Upon this fact,Chiism cannot see any reason why European and African writers should continue to use the word “idol” only in reference to the images in African shrines and never use it in reference to the statues of Jesus and Mary and of the Angels in the Church, even though, in the English dictionary they fit the description of “idols”.
Many Africans have placed their faith on the sanctity and honesty of these assertions. They place their emotional and psychological trust, rely upon, stand upon, look to, hold onto these assertions within the very core of their spiritual ability to live in the present and in the after life. However, there is definitely a character issue about the basic essence of foreign Religions. Presently the African continent is wrought with disharmony, and imbalance. There is severe opposition between forces, energy, or people moving in similar and differing directions. Fear, extortion, and spiritual darkness masked as enlightenment, is consuming the fabric of African conscience.
Chiism through a direct spiritual connection to Chineke seeks to ease our passage from fear to freedom…increase our ability to stand and move from anxiety, danger, opposition, and breathe a collective relief.
@ Inhale feverishly and embrace a conscious attempt to direct the course of of our collective minds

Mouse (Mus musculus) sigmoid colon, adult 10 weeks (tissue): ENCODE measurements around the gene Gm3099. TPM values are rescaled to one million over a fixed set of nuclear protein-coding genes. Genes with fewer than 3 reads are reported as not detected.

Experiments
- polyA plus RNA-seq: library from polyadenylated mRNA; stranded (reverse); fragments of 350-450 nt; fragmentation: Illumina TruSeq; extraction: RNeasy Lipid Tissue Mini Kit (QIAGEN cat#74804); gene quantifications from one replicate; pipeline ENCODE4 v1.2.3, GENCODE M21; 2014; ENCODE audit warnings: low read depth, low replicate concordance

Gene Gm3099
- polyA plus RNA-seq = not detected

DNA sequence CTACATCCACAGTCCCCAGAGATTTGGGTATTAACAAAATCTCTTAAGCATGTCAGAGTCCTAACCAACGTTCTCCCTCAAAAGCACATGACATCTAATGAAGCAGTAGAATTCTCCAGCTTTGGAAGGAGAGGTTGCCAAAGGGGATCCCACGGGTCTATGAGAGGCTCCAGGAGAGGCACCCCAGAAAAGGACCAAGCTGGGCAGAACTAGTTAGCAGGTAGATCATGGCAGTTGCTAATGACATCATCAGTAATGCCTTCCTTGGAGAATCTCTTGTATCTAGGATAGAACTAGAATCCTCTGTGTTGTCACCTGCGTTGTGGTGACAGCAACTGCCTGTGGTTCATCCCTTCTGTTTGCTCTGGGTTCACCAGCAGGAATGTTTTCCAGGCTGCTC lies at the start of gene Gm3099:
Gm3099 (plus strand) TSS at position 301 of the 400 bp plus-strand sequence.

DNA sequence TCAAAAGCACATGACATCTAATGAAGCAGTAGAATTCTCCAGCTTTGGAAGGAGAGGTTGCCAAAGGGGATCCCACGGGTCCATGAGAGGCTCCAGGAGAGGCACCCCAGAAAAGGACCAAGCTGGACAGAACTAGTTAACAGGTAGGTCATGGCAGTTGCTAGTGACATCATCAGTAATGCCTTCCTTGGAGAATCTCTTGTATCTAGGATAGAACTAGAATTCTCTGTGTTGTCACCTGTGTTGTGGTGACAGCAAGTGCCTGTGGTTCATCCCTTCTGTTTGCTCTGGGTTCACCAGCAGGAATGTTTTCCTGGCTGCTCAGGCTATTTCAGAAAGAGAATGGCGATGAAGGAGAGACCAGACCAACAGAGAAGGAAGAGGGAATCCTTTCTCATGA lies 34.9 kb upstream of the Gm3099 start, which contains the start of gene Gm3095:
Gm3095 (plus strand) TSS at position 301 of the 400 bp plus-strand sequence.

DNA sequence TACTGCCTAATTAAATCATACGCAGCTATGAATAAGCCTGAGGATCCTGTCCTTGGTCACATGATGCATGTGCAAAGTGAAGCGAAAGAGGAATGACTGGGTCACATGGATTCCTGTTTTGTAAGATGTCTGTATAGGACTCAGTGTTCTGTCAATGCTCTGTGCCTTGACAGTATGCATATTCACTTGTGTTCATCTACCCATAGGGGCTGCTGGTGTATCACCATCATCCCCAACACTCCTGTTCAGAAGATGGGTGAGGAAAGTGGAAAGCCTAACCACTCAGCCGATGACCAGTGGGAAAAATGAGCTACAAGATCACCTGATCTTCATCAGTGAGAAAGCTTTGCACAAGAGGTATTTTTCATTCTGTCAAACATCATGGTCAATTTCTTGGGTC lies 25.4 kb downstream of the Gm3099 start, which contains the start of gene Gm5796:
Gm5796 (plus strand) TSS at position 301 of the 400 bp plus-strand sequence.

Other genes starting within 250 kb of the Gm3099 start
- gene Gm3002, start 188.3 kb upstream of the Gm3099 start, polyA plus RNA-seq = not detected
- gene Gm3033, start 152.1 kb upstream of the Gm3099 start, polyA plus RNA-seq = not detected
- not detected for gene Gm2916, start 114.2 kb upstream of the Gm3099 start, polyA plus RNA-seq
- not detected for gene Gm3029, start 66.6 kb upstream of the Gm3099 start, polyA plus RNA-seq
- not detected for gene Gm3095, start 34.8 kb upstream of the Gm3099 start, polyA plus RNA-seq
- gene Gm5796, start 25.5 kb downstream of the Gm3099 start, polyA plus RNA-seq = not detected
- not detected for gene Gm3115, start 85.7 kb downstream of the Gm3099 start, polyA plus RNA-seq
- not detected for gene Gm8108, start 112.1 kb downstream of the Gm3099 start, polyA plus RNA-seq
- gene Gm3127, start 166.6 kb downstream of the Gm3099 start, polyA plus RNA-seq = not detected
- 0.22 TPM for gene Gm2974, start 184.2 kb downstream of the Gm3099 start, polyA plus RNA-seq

@ Exhale unconscious beliefs which stagnate or stymie the course of events on the African communities.
@ Inhale a proper stimulation of your African intelligence.
@Exhale mental, emotional, spiritual, or physical impediments to your spiritual movement,growth, or evolution.
@Inhale and feel your roots. Be planted…not potted!
Otito Nile Diri Chineke!
One of the sweetest joys in the life of the Chiist is to have had the opportunity to read and listen to the spiritual head of Chiism, His Holiness Ogbaja, Ahanyi Eze K.O.K Onyioha discuss Chiism(Godianism). There is a tangible air of adventure and honor. We were always cherished and surprised as he, unwrapping our spiritual hidden treasures, carefully opening a simple moment, reveals the most extraordinary miracle that we are. When his Holiness spoke in public, you hear people catch their breath as they recognize a piece of their soul, something inherently deep and true, something known yet forgotten, or something that we have missed or have been encouraged to forget. His Holiness saw it and remembered it for us and handed it back to us in terms that we would understand. Ultimately, we developed a sense of gratitude and pride for being awakened again to something very precious and very personal.
Our lives are made of the days that we live through. It is only in these days that we experience all of life’s treasures: peace, joy, and healing. There are many occurrences in the day that punctuate our days, and His Holiness who lived the life of a lifelong learner, and who researched life from our perspective and relevance, gave it back to us so we could see us, taste us, touch us, dance in our own shoes , and feel our way back into the heart of life without shame and with honor.